Corporate Profile: McDonald’s Corp.
From the biggest to the best: Innovation, analytics play key roles as world’s largest restaurant chain shifts focus.
By Mike Cramer
With 32,000 restaurants in 118 countries, McDonald’s is the largest franchise-owned restaurant chain within the quick service industry. After 50 plus years, McDonald’s continues to make tremendous strides within its brand. Whether it’s global re-imaging, new bold tastes added to the menu or increasing the efficiency of service, the change is dramatic and the customers are “lovin’ it”.
It is under these “large enterprise” operating conditions that McDonald’s continues to thrive. A large part of this can be attributed to McDonald’s Restaurant Innovation, a global function housed in a non-descript warehouse in the suburbs of Chicago.
Innovation at McDonald’s
The role of innovation has greatly evolved in the past 10 years as the focus has shifted away from being bigger in favor of being better. Innovation is about staying relevant to local operating conditions and growth strategies. It’s also about finding solutions to critical operational problems and anticipating needs better and faster than anyone else.
In the suburban Chicago warehouse, a team of experts design innovative solutions and develop them for market testing. Laurie Gilbert, who heads up Innovation Operations, says, “We call this the Alpha Phase. In this phase, we rapidly prototype the design and development of solutions applying a mindset of ‘Fail Fast, Fail Forward’.” The breadth of design and testing has expanded over the past five years to include:
- The impact of new menu offerings on operational performance
- Customer experience design inclusive of sight, sound, smell, taste and touch
- Employee job design for optimal performance with the least amount of cognitive load and stress
- Equipment design and layout
- Information systems design and user interfaces
- Service systems design and stress testing
“We have been able to not only grow our value through increased innovative services, but we have also reduced our overall cycle time so dramatically that last year we completed 50,000 experiments,” Gilbert adds.
None of this would be possible without operations research (O.R.) as a critical enabler of rapid experimentation, validation, consensus and decision analytics.
Once the solutions are thoroughly tested in the Innovation Center, they then are deployed to target markets for rapid field tests (aka “beta testing”).
It used to take six months to a year to validate a test in a market, but now with the addition of operations research and the use of video analytics, it takes less than three months. This has allowed the overall innovative process to be accelerated, which in turn dramatically reduces the time to impact as well as the cost of innovation for the company.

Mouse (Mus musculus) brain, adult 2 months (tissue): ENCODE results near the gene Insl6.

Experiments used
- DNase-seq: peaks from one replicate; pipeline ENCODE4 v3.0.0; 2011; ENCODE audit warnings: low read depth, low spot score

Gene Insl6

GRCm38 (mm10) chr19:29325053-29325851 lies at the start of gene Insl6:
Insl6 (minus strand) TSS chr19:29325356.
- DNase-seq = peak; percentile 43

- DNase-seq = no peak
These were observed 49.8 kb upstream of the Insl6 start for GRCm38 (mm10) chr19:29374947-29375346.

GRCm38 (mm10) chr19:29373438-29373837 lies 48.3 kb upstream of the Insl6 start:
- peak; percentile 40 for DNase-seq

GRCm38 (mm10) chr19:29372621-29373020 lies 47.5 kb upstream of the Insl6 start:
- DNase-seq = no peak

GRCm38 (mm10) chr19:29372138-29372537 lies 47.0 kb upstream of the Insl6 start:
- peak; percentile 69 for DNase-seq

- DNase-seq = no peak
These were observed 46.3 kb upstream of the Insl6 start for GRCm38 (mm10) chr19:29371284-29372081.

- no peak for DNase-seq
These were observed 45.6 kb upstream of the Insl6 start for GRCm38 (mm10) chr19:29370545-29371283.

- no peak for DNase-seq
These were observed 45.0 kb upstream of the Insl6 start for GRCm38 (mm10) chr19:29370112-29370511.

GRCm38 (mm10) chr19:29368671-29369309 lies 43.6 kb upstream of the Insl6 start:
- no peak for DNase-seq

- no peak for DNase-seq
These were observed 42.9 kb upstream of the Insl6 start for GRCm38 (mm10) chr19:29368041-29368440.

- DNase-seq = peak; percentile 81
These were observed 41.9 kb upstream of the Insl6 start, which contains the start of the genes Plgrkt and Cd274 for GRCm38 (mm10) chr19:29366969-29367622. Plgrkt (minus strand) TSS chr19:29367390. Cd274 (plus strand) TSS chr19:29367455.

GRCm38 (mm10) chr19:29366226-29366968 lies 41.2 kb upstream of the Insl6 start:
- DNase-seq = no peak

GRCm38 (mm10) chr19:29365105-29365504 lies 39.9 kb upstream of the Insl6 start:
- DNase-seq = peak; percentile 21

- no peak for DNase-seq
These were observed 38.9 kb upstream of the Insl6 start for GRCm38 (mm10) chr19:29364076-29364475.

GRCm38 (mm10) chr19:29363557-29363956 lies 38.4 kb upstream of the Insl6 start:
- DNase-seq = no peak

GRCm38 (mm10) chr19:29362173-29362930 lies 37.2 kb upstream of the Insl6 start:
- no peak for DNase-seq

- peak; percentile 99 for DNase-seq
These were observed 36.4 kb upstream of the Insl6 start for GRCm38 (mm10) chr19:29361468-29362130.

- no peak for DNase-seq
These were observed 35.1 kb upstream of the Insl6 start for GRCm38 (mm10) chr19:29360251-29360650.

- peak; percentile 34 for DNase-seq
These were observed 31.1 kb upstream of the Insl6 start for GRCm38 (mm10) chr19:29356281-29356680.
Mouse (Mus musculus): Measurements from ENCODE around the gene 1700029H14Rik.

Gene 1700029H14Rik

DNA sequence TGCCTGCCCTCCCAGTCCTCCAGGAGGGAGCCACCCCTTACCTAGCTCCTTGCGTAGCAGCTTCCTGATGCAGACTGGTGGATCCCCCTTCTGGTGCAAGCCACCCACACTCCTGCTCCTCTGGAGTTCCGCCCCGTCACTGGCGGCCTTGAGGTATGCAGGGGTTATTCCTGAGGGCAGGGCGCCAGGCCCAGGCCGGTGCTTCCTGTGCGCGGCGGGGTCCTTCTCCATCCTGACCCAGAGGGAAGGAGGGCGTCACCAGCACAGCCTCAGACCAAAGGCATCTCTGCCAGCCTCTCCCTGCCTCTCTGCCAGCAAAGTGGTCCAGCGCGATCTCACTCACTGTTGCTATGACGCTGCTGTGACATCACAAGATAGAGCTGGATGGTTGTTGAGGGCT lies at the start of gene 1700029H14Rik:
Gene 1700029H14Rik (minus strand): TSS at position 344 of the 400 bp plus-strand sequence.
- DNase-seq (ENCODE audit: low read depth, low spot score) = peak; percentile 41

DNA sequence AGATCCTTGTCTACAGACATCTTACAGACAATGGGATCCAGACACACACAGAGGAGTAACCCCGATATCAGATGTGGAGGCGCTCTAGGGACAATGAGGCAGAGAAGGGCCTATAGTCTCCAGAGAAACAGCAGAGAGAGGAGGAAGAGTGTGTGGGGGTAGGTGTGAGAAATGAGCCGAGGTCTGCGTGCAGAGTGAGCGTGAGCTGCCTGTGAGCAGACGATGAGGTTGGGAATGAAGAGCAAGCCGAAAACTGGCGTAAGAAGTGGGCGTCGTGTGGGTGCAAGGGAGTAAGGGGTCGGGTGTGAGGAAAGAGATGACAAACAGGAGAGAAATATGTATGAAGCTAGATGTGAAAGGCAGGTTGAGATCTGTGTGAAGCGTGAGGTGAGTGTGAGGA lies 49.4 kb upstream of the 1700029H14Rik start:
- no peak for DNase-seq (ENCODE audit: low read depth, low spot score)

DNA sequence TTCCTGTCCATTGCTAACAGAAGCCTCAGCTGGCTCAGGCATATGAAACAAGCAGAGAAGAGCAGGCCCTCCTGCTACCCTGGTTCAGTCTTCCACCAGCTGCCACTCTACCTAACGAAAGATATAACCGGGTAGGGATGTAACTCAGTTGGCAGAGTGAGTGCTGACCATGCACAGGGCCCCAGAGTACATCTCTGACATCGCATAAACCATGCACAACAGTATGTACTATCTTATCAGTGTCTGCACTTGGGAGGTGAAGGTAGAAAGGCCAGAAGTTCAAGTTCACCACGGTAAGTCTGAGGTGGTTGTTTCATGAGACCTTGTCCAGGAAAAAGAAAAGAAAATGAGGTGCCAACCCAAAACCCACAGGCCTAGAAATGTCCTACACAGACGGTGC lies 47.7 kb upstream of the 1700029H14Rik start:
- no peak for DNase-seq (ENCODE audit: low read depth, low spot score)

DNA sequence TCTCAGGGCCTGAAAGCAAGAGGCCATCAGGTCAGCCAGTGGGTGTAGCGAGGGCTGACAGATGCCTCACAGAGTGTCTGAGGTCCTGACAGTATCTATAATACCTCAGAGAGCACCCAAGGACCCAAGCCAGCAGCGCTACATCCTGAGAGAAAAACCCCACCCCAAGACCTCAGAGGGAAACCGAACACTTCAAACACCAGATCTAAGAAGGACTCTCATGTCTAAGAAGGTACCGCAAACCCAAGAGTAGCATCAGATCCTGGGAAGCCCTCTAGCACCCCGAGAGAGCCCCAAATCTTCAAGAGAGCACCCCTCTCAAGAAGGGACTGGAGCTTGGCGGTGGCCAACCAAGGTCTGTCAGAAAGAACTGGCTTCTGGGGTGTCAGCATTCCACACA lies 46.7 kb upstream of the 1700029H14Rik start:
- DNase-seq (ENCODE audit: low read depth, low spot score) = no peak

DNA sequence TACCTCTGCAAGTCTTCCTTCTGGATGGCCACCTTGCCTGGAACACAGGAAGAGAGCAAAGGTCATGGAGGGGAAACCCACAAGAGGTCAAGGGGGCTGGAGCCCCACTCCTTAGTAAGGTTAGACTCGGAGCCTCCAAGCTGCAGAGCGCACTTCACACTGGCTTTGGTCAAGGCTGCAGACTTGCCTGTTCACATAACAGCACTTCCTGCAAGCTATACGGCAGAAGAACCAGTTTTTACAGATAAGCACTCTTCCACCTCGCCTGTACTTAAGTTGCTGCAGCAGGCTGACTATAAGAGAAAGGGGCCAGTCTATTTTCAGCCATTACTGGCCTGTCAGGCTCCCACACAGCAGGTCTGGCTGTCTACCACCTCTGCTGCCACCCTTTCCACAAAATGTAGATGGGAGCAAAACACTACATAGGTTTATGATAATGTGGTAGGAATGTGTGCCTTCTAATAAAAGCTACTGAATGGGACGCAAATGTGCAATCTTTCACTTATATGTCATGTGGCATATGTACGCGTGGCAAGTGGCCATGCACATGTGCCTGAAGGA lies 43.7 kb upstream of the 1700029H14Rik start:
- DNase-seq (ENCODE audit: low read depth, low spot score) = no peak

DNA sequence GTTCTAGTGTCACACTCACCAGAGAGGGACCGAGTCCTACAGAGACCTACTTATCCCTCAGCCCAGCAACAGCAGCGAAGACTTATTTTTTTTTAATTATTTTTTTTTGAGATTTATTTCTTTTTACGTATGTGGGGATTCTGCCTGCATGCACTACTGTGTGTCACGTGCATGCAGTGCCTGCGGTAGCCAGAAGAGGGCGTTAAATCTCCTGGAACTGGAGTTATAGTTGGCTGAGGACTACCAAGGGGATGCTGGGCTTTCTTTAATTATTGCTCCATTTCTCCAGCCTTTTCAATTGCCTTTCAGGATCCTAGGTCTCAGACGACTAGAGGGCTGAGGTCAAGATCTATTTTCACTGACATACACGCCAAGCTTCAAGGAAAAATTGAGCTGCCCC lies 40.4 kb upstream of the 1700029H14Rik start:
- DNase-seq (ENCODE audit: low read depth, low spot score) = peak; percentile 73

Emerging Role for O.R.
O.R. is a relatively new competency at McDonald’s, starting in 2004 under the vision of Ken Koziol (who is now the senior vice president of Restaurant Innovation). It started as a disciplined way of identifying what our operational issues were and framing the problems in an efficient way so that we could make tangible progress at a restaurant level.
Headed by the author, the O.R. group is now a source not only to Innovation, but also to many disciplines across the company in need of decision analytics to accelerate time to consensus and time to impact. Over the past few years we have built a team with talents in the area of video analytics, data mining/predictive analytics, predictive modeling and experimental design. These are the core competencies needed for our business right now.
A typical week includes engagement with a particular area of the world market to define and frame an opportunity. We lead the design of experiments to ensure that there is no wasted effort in the process of alpha testing. We help them decide which tools should be applied from our portfolio to give them the best overall results. We collaboratively run the experiments, offering up advanced sciences in rapid measurement and validation. Video analytics and auto-sensing technologies play a large part in this role. Once we have determined the most likely innovation solutions, we then apply our predictive analytics and modeling to rapidly evaluate the likely impact across the market under varying operating conditions.
With new markets coming in every week, over the course of time we have built a database of experiences that provide for deep operational insight and profound knowledge that help us accelerate the overall process.
We continue to build our portfolio of tools and leverage across our technologies to advance our learning process. For example, we have been using the video analytics to better understand our restaurant employee’s behavior under various operational stresses in order to design out the stress while enabling them to reach their optimal performance.
We are leading the charge to equally blend innovation and science. I call it “Innovience,” the synergy of innovation and science where the enemy is waste. I see the opportunity to use this way of thinking to develop predictive consumer and employee behavior relative to a design. This will enable us to further accelerate the experimental process through new types of modeling which blend discrete, system dynamics and agent-based technologies.
Mike Cramer (email@example.com) is the director of Operations Research at McDonald’s Worldwide Restaurant Innovation.